Despite trying to keep his swashbuckling to a minimum, a threat to California's pending statehood causes the adventure-loving Don Alejandro de la Vega (Antonio Banderas) and his wife, Elena (Catherine Zeta-Jones), to take action.
Off the coast of the volcanic island of Santorini, the intrepid archaeologist, Lara Croft, makes the unexpected discovery of a throbbing golden orb able to guide its holder to the mythical Pandora's Box. As the legendary artefact contains ancient mysteries of unfathomable power, Lara needs to make sure it doesn't fall into the wrong hands, especially the unscrupulous former Nobel Prize winner and now a bio-weapons dealer, Jonathan Reiss. With the aid of the former agent, Terry Sheridan, the fearless adventurer travels the world in pursuit of the precious item; however, can she retrieve it in time to save the day?Written by
In Lara Croft: Tomb Raider (2001), Angelina Jolie had to wear bra padding, in order for her bust size to measure up to the videogame character. Jolie wears considerably less (and possibly no) padding in this film, as the decision was made to give Lara more realistic dimensions. See more »
When describing the Temple Luna prior to diving, Lara states that it would be "the biggest find since the Pyramids." The Pyramids were never lost. See more »
They found another one. There's going to be no treasure left by the time she gets here.
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The opening logos for Paramount and Mutual Films are projected onto water. See more »
Angelina Jolie returns as a distaff Indiana Jones in "Lara Croft Tomb Raider: Cradle of Life," an action/adventure film (based on a video game character) that is just goofy enough and inane enough to be almost entertaining.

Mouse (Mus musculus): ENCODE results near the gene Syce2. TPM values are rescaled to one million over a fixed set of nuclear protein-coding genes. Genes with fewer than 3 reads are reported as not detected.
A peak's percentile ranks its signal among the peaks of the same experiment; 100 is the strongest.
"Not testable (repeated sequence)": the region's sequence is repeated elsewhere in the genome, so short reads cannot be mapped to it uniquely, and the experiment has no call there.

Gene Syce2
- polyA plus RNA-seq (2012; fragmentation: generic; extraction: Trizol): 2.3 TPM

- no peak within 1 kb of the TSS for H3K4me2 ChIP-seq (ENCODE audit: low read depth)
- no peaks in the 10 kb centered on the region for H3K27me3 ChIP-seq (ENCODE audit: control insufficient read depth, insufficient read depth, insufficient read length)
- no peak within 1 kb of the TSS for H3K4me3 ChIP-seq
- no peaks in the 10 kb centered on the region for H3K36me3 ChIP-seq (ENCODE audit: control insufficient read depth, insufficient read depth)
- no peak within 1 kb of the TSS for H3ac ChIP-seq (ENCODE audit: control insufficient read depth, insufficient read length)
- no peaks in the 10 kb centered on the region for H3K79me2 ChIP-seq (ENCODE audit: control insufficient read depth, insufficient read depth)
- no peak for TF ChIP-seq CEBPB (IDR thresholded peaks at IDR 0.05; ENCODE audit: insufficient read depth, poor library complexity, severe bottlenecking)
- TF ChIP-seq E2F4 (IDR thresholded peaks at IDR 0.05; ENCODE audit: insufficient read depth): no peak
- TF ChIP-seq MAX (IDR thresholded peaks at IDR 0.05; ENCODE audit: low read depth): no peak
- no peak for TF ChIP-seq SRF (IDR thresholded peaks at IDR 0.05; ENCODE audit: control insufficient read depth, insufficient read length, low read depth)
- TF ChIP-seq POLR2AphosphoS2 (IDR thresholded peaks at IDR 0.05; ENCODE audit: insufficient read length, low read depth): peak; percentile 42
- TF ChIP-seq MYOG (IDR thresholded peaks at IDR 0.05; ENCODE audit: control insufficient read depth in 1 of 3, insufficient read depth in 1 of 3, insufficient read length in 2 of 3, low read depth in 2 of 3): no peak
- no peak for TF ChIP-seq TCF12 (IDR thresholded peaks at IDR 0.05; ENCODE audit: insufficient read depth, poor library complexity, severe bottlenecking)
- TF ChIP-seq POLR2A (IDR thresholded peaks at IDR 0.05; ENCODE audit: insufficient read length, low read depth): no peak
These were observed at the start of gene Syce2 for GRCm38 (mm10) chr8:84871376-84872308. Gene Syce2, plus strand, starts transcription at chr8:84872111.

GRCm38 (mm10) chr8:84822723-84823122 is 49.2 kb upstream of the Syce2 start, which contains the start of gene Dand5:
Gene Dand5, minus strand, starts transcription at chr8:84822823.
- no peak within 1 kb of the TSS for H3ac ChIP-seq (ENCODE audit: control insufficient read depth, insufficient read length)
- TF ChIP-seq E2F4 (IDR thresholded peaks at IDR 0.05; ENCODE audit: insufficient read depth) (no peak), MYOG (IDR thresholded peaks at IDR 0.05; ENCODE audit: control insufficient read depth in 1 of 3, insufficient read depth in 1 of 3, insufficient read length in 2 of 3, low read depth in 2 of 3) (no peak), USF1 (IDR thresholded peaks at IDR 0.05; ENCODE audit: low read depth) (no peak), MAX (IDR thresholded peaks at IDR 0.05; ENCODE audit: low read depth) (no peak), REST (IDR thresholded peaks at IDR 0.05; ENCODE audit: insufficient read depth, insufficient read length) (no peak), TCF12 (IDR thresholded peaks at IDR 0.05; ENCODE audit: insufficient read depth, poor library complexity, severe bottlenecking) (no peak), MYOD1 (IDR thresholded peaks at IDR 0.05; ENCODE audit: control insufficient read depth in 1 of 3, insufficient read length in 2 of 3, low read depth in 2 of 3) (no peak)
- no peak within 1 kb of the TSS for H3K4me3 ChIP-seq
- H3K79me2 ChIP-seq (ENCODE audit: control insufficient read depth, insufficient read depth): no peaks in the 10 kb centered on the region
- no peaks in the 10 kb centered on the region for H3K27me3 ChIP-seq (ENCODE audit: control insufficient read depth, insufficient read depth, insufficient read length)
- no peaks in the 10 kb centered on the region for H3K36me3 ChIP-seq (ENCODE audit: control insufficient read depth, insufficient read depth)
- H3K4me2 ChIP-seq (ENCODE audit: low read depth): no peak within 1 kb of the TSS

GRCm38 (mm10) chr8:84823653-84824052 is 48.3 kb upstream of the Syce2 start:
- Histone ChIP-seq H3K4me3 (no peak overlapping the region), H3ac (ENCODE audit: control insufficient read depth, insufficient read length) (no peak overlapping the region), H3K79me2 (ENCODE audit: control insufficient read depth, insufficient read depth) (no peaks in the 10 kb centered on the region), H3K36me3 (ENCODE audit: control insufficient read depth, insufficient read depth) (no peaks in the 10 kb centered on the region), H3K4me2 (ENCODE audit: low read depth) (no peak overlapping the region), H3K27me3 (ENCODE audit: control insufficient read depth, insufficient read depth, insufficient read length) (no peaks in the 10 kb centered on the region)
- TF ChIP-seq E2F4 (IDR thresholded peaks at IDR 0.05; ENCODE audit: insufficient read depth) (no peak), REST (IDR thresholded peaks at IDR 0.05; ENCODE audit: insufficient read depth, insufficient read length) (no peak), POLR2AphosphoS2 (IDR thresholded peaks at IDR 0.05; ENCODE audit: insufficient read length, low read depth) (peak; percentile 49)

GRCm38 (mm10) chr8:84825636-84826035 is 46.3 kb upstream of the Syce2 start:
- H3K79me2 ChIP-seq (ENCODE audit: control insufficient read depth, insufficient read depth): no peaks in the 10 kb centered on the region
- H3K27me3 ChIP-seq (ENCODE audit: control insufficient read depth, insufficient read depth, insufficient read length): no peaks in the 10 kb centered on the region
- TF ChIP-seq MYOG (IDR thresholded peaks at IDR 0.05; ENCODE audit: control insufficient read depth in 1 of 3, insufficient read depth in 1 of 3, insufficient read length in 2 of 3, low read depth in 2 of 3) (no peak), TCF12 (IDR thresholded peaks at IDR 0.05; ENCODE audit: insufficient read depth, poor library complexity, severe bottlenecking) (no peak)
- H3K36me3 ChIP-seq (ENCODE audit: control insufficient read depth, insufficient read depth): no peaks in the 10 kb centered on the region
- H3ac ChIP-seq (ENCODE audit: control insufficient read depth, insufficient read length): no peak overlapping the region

In this follow-up adventure - which is designed to give historians and social studies teachers a severe case of the heebie-jeebies - Lara, the world-famous archaeologist and adventurist, finds evidence that the mythical Pandora's Box is really no myth at all, but rather an actual object loaded with enough plague and pestilence to wipe the entire human race off the face of the planet. It lies buried somewhere, hidden by Alexander the Great in the 4th Century B.C. when he discovered how virulent and deadly the contents of the box really were. Now, twenty-four centuries later, Lara has to try and prevent an evil billionaire capitalist from locating the container, prying open the lid, and bringing an end to civilization as we know it.
Though the storyline is clearly not one to be conjured with, all that really matters in a movie such as this one is that the action move quickly and the stunts be sufficiently enterprising to engage the audience. Credibility is the last prerequisite in a Lara Croft adventure, as evidenced by the fact that if Lara isn't parachuting smack dab onto the deck of a ship or into the passenger seat of a moving jeep, she's hitching a ride on the back of a great white shark and riding it to safety. Ah well, it's all in good fun, I suppose, and Jolie not only looks stunning in all the outfits she's been given to wear, but seems to be having a fine time playing along with the joke.
The ending is inevitably anticlimactic, but viewers can have a pretty good time getting there at least.
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